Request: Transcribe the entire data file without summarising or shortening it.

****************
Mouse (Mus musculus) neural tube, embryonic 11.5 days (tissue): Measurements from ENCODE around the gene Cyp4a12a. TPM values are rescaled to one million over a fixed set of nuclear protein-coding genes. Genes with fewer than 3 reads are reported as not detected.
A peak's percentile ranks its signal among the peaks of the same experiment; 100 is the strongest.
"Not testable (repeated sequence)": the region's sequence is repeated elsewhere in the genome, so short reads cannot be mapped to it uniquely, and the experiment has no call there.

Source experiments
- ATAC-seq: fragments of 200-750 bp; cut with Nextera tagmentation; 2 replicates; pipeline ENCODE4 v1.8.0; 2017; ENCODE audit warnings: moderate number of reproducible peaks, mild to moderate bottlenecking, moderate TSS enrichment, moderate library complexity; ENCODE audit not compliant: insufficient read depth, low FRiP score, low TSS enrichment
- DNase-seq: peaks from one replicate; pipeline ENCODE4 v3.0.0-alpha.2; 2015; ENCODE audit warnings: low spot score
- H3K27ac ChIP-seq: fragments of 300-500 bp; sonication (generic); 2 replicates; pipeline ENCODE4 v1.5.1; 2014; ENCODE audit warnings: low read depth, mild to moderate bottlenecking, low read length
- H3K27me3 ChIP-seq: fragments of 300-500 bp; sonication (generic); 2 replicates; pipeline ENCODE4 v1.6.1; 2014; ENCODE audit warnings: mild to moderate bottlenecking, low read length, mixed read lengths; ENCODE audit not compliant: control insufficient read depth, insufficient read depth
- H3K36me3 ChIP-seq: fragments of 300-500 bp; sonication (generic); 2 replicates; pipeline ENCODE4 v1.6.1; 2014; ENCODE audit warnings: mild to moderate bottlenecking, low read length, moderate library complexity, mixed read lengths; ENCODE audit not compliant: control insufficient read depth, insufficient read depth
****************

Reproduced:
Mouse (Mus musculus) neural tube, embryonic 11.5 days (tissue): Measurements from ENCODE around the gene Cyp4a12a. TPM values are rescaled to one million over a fixed set of nuclear protein-coding genes. Genes with fewer than 3 reads are reported as not detected.
A peak's percentile ranks its signal among the peaks of the same experiment; 100 is the strongest.
"Not testable (repeated sequence)": the region's sequence is repeated elsewhere in the genome, so short reads cannot be mapped to it uniquely, and the experiment has no call there.

Source experiments
- ATAC-seq: fragments of 200-750 bp; cut with Nextera tagmentation; 2 replicates; pipeline ENCODE4 v1.8.0; 2017; ENCODE audit warnings: moderate number of reproducible peaks, mild to moderate bottlenecking, moderate TSS enrichment, moderate library complexity; ENCODE audit not compliant: insufficient read depth, low FRiP score, low TSS enrichment
- DNase-seq: peaks from one replicate; pipeline ENCODE4 v3.0.0-alpha.2; 2015; ENCODE audit warnings: low spot score
- H3K27ac ChIP-seq: fragments of 300-500 bp; sonication (generic); 2 replicates; pipeline ENCODE4 v1.5.1; 2014; ENCODE audit warnings: low read depth, mild to moderate bottlenecking, low read length
- H3K27me3 ChIP-seq: fragments of 300-500 bp; sonication (generic); 2 replicates; pipeline ENCODE4 v1.6.1; 2014; ENCODE audit warnings: mild to moderate bottlenecking, low read length, mixed read lengths; ENCODE audit not compliant: control insufficient read depth, insufficient read depth
- H3K36me3 ChIP-seq: fragments of 300-500 bp; sonication (generic); 2 replicates; pipeline ENCODE4 v1.6.1; 2014; ENCODE audit warnings: mild to moderate bottlenecking, low read length, moderate library complexity, mixed read lengths; ENCODE audit not compliant: control insufficient read depth, insufficient read depth